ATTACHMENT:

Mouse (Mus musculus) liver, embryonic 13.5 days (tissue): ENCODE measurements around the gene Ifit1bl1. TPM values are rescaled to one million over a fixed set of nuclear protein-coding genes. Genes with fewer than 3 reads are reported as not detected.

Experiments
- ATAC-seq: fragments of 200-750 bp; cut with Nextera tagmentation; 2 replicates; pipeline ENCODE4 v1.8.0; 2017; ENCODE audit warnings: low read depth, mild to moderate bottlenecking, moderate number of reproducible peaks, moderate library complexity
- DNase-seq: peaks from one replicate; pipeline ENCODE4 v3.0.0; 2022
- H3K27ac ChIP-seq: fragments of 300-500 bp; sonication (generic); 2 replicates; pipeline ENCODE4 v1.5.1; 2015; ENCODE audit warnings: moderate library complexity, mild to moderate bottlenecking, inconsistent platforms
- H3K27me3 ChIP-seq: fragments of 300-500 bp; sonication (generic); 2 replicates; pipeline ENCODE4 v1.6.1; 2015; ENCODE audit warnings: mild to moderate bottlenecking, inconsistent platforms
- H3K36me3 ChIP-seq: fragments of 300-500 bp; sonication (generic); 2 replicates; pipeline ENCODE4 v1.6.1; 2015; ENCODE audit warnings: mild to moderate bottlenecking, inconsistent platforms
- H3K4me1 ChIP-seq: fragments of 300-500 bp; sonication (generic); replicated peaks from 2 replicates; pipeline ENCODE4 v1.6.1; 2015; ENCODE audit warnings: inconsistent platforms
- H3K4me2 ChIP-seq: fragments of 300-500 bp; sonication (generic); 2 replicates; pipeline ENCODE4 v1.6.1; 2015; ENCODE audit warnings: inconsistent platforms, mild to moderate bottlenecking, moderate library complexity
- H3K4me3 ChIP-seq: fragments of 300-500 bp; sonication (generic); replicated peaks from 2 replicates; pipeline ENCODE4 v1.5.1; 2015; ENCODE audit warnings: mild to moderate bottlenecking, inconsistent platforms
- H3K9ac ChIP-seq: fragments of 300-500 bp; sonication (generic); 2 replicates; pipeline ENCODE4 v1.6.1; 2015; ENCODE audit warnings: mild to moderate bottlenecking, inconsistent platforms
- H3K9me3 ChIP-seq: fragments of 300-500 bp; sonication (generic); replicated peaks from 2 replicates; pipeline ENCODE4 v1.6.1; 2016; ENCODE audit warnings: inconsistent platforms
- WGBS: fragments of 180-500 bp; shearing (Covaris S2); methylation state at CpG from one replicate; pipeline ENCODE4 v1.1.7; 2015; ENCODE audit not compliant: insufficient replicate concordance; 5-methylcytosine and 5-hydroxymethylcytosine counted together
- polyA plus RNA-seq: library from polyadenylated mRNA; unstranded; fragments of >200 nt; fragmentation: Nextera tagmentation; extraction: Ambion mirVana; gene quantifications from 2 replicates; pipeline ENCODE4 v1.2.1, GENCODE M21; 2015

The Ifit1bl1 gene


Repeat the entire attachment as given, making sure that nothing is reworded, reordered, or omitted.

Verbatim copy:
Mouse (Mus musculus) liver, embryonic 13.5 days (tissue): ENCODE measurements around the gene Ifit1bl1. TPM values are rescaled to one million over a fixed set of nuclear protein-coding genes. Genes with fewer than 3 reads are reported as not detected.

Experiments
- ATAC-seq: fragments of 200-750 bp; cut with Nextera tagmentation; 2 replicates; pipeline ENCODE4 v1.8.0; 2017; ENCODE audit warnings: low read depth, mild to moderate bottlenecking, moderate number of reproducible peaks, moderate library complexity
- DNase-seq: peaks from one replicate; pipeline ENCODE4 v3.0.0; 2022
- H3K27ac ChIP-seq: fragments of 300-500 bp; sonication (generic); 2 replicates; pipeline ENCODE4 v1.5.1; 2015; ENCODE audit warnings: moderate library complexity, mild to moderate bottlenecking, inconsistent platforms
- H3K27me3 ChIP-seq: fragments of 300-500 bp; sonication (generic); 2 replicates; pipeline ENCODE4 v1.6.1; 2015; ENCODE audit warnings: mild to moderate bottlenecking, inconsistent platforms
- H3K36me3 ChIP-seq: fragments of 300-500 bp; sonication (generic); 2 replicates; pipeline ENCODE4 v1.6.1; 2015; ENCODE audit warnings: mild to moderate bottlenecking, inconsistent platforms
- H3K4me1 ChIP-seq: fragments of 300-500 bp; sonication (generic); replicated peaks from 2 replicates; pipeline ENCODE4 v1.6.1; 2015; ENCODE audit warnings: inconsistent platforms
- H3K4me2 ChIP-seq: fragments of 300-500 bp; sonication (generic); 2 replicates; pipeline ENCODE4 v1.6.1; 2015; ENCODE audit warnings: inconsistent platforms, mild to moderate bottlenecking, moderate library complexity
- H3K4me3 ChIP-seq: fragments of 300-500 bp; sonication (generic); replicated peaks from 2 replicates; pipeline ENCODE4 v1.5.1; 2015; ENCODE audit warnings: mild to moderate bottlenecking, inconsistent platforms
- H3K9ac ChIP-seq: fragments of 300-500 bp; sonication (generic); 2 replicates; pipeline ENCODE4 v1.6.1; 2015; ENCODE audit warnings: mild to moderate bottlenecking, inconsistent platforms
- H3K9me3 ChIP-seq: fragments of 300-500 bp; sonication (generic); replicated peaks from 2 replicates; pipeline ENCODE4 v1.6.1; 2016; ENCODE audit warnings: inconsistent platforms
- WGBS: fragments of 180-500 bp; shearing (Covaris S2); methylation state at CpG from one replicate; pipeline ENCODE4 v1.1.7; 2015; ENCODE audit not compliant: insufficient replicate concordance; 5-methylcytosine and 5-hydroxymethylcytosine counted together
- polyA plus RNA-seq: library from polyadenylated mRNA; unstranded; fragments of >200 nt; fragmentation: Nextera tagmentation; extraction: Ambion mirVana; gene quantifications from 2 replicates; pipeline ENCODE4 v1.2.1, GENCODE M21; 2015

The Ifit1bl1 gene